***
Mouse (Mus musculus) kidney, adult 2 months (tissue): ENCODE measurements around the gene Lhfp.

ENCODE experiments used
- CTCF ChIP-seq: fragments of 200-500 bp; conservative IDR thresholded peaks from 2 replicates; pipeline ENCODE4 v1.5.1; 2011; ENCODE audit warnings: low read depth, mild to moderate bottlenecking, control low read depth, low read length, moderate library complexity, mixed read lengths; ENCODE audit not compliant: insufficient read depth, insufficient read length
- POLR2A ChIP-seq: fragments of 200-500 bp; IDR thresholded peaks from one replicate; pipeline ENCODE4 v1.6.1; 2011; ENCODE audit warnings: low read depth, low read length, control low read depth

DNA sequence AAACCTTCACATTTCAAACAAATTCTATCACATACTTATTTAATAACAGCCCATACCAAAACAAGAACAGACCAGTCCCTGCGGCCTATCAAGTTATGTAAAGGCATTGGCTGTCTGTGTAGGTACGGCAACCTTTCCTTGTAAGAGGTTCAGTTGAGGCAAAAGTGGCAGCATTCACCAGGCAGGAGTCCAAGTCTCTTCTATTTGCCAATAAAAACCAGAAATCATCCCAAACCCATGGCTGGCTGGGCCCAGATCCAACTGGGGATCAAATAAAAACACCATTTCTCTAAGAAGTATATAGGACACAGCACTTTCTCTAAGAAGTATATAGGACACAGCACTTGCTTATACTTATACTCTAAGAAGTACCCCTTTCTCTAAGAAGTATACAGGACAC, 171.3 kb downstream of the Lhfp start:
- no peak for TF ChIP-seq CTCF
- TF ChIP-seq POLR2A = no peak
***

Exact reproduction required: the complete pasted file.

Mouse (Mus musculus) kidney, adult 2 months (tissue): ENCODE measurements around the gene Lhfp.

ENCODE experiments used
- CTCF ChIP-seq: fragments of 200-500 bp; conservative IDR thresholded peaks from 2 replicates; pipeline ENCODE4 v1.5.1; 2011; ENCODE audit warnings: low read depth, mild to moderate bottlenecking, control low read depth, low read length, moderate library complexity, mixed read lengths; ENCODE audit not compliant: insufficient read depth, insufficient read length
- POLR2A ChIP-seq: fragments of 200-500 bp; IDR thresholded peaks from one replicate; pipeline ENCODE4 v1.6.1; 2011; ENCODE audit warnings: low read depth, low read length, control low read depth

DNA sequence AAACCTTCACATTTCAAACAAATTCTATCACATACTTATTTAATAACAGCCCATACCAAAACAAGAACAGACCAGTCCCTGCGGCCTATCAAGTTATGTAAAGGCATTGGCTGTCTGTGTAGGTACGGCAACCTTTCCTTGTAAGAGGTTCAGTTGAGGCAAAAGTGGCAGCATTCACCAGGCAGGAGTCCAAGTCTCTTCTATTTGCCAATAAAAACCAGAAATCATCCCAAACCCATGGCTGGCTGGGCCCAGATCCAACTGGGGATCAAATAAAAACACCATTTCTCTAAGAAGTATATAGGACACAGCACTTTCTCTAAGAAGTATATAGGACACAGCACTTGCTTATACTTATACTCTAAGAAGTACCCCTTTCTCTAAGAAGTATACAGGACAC, 171.3 kb downstream of the Lhfp start:
- no peak for TF ChIP-seq CTCF
- TF ChIP-seq POLR2A = no peak